Congestion $ing—Depends on Who You Ask

March 11, 2008 at 8:01 am 2 comments

images3.jpegThe mayor’s congestion pricing plan is floundering, with a majority of City Council members currently against it according to a survey by the NY Times.

Assembly members from Queens, Brooklyn and suburban communities have been the most vocal critics of the plan. Likewise, half of the 30 council members from Queens and Brooklyn said they would vote against the plan as it currently stands, though several said that they could change their minds if their issues are addressed.

As a refresher course, those issues are:

…The councilman was referring to a letter he and 19 other members signed this week, demanding that New Jersey commuters pay a partial fee, or that the Port Authority of New York and New Jersey use a portion of tolls collected from Manhattan-bound drivers to pay for New York City mass transit.

Other council members expressed concerns about who would control the estimated $500 million in annual fees generated by congestion pricing; how the city would avoid turning neighborhoods outside the fee zone into parking lots; and whether there will be enough extra buses and trains to give commuters in the outlying parts of the city an alternative to driving.

Now, the Daily News has an article today saying that a majority of people who ride the buses (1,300 riders surveyed on buses, including the Q60, Q31, B44 and B41) support congestion pricing if it means more buses are put into service.

Not surprisingly, a majority of riders said they would support charging drivers $8 to enter parts of Manhattan during busy hours if the money is used for transit improvements.

Almost 75% of Q60 riders surveyed said they would support congestion pricing, as did almost 60% of B41 riders.

The problem is that people keep coming back to “Where’s the money going?”

“A lot of conversation has been that it’s an $8 fee to drive into Manhattan during business hours. The ties to transit improvements don’t always come out in the debate. But there would be a lot of improvements,” [Gene] Russianoff said. [He’s part of the Straphangers Campaign, which helped conduct the citywide survey.]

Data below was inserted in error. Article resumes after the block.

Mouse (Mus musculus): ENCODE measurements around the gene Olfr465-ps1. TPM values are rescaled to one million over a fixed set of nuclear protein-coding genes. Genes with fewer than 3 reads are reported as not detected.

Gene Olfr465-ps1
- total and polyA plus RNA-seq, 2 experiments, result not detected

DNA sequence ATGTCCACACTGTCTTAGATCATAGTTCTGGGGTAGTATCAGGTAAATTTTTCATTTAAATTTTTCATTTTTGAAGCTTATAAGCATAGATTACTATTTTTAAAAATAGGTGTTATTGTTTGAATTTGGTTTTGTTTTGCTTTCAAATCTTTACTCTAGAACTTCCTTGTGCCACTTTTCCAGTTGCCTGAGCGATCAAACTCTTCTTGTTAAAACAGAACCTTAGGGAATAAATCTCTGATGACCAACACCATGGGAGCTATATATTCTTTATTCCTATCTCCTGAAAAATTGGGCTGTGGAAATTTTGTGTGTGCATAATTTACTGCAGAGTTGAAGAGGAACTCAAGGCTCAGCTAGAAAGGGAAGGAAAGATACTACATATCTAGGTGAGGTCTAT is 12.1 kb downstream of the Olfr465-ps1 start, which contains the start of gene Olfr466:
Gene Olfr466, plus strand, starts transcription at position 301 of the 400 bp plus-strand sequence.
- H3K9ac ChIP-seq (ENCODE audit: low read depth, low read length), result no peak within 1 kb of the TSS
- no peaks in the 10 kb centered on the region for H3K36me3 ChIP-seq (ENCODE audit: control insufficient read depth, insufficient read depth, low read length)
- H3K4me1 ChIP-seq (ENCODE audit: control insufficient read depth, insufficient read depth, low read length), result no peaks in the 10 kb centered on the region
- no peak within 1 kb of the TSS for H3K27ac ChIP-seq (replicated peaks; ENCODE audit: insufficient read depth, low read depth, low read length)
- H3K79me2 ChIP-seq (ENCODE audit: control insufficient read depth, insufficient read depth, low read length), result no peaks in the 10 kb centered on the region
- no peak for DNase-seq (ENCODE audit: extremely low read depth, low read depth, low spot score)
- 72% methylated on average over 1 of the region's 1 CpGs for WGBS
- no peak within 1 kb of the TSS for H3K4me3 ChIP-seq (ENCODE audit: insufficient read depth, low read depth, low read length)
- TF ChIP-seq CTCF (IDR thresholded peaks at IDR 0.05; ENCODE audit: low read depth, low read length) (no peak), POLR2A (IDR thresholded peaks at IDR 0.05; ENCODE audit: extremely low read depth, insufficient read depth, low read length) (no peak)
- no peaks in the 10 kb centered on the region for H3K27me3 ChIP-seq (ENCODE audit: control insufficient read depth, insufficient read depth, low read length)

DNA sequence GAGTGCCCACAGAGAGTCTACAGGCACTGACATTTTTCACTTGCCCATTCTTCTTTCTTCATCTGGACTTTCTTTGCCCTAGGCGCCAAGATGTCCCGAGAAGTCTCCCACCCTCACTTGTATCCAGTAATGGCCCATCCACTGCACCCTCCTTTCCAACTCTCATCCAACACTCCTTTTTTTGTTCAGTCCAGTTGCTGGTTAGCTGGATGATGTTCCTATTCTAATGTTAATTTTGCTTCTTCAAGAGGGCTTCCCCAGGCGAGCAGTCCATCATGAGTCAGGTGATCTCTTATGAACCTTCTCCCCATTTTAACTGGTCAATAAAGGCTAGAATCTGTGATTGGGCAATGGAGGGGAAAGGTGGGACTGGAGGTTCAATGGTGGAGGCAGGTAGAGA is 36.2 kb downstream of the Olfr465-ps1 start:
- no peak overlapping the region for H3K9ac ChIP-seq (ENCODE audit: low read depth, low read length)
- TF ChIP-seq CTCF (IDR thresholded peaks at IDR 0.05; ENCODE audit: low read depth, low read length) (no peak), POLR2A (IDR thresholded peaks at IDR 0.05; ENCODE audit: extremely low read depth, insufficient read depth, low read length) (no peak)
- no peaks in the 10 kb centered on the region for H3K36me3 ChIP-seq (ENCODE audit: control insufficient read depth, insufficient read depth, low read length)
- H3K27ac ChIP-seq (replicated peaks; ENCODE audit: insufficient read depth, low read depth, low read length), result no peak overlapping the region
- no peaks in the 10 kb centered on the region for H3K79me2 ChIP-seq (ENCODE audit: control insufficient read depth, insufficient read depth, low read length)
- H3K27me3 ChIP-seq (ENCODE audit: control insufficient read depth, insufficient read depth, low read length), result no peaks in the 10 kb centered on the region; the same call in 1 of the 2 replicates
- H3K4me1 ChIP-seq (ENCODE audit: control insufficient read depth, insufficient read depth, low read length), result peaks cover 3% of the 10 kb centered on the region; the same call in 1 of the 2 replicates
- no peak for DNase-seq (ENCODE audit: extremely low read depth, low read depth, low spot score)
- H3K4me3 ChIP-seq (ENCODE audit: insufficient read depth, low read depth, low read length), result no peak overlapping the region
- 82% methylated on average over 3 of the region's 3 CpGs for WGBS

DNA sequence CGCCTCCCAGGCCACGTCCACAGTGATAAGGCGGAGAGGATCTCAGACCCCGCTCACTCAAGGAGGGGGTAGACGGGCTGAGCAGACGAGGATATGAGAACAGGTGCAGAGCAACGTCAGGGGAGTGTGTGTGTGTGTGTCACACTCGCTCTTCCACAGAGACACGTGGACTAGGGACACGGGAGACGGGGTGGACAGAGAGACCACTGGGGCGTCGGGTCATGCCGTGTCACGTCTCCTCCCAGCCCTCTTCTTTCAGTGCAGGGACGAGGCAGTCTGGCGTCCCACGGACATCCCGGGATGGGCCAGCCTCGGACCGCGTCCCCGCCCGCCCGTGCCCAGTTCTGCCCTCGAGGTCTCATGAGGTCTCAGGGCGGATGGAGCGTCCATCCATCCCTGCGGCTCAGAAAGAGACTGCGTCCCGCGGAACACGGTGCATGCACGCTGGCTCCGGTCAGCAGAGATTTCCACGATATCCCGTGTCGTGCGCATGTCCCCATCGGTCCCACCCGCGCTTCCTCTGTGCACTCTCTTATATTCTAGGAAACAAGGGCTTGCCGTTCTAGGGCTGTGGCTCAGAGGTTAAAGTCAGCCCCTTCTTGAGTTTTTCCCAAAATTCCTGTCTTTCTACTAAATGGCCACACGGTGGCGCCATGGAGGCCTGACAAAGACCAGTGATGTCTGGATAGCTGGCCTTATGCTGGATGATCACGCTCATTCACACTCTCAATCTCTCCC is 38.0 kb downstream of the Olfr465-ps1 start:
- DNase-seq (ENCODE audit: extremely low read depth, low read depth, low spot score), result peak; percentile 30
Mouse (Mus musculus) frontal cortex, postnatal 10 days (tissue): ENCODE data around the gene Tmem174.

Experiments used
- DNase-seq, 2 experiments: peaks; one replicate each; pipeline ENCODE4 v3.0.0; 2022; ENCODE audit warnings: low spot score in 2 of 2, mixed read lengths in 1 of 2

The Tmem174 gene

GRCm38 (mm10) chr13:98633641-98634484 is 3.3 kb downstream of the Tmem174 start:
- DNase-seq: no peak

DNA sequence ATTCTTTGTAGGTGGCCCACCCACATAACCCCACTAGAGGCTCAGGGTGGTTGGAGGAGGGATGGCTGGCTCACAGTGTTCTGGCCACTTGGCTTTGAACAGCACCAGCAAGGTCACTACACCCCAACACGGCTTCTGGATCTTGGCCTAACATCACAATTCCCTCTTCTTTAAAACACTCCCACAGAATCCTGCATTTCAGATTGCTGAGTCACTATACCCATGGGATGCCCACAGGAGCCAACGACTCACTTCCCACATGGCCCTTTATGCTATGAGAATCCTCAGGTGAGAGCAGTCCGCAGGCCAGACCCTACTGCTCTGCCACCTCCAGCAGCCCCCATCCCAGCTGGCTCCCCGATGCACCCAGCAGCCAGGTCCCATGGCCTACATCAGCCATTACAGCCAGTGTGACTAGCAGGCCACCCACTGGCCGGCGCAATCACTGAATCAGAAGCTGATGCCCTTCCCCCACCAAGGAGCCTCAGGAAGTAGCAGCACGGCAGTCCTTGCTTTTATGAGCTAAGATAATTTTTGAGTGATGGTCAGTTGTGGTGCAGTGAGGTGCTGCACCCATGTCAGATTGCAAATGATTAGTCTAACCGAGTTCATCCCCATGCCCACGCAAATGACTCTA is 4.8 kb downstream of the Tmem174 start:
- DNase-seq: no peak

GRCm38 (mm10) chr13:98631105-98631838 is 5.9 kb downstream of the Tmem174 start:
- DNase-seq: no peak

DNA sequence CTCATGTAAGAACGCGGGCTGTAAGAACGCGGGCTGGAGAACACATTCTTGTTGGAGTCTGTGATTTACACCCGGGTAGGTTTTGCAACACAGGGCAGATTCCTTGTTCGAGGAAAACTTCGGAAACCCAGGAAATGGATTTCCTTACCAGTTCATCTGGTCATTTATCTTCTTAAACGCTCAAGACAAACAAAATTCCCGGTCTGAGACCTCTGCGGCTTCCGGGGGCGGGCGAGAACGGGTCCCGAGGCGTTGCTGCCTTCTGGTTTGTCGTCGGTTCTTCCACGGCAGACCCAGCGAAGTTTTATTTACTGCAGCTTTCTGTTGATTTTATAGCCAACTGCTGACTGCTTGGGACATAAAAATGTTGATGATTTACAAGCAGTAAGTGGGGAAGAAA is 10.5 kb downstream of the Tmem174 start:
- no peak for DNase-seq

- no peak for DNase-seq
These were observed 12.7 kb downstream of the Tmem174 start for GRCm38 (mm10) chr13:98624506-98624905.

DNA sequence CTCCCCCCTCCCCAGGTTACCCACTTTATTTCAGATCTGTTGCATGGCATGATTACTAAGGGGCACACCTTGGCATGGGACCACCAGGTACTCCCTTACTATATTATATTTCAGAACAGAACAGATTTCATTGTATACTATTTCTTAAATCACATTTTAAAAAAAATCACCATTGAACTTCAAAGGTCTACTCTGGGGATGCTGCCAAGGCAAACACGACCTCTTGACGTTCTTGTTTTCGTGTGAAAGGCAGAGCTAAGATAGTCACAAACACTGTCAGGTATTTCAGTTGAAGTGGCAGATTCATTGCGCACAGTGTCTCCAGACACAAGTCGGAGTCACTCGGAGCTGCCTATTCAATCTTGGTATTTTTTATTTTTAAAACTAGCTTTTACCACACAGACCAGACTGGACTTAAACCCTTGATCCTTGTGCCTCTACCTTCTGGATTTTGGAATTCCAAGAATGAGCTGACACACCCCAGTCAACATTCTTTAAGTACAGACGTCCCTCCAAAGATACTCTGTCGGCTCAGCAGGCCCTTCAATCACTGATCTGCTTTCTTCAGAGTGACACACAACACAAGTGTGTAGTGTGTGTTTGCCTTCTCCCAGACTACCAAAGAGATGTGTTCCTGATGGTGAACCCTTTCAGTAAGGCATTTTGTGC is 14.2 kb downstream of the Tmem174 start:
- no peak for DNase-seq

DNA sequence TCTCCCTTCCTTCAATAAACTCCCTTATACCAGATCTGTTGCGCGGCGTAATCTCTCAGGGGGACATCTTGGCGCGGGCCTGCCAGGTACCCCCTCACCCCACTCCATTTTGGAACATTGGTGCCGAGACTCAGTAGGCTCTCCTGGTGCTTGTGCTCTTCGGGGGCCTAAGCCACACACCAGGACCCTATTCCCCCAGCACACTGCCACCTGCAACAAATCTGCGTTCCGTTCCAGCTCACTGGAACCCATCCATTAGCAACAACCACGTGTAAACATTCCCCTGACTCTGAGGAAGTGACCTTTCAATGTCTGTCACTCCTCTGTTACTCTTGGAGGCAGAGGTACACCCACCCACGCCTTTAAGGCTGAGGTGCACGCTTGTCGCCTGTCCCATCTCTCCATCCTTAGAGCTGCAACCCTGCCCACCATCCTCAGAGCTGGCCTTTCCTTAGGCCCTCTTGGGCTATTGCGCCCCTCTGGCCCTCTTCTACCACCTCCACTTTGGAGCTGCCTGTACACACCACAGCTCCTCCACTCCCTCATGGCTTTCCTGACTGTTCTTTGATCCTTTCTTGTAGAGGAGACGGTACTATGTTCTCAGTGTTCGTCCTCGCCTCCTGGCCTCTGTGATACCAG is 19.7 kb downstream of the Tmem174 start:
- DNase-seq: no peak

What, specifically, would these improvements be? Michael Bloomberg and other supporters of congestion pricing are losing the PR battle and need to start hammering hard and home where this money will go. Keep it short and pointed. If this is the stumbling block, knock it down decisively so that council members and any other parties who are being swayed not by bus [and subway] riders but by special interests on four wheels have no choice but to back the bulk of their constituents.

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Entry filed under: congestion pricing, Forest Hills, politics, Queens, Rant.

You Always Remember Your First Spitzer Substory

2 Comments Add your own

  • 1. Cate  |  March 12, 2008 at 2:01 pm

    The Campaign for New York’s future just finished disaggregating the MTA Capital plan. If you go to this page, you can download pdf documents detailing improvements specific to City Council, Assembly and Senate districts. Borough wide sheets should be available soon. I hope this helps riders answer that looming “what am I going to get?” question.

    http://ga3.org/newyorksfuture/capitalplan_factsheets.html

    Reply
  • 2. karbeth  |  March 12, 2008 at 4:31 pm

    Cate: Thanks so much for giving readers this link. Very helpful.

    Reply

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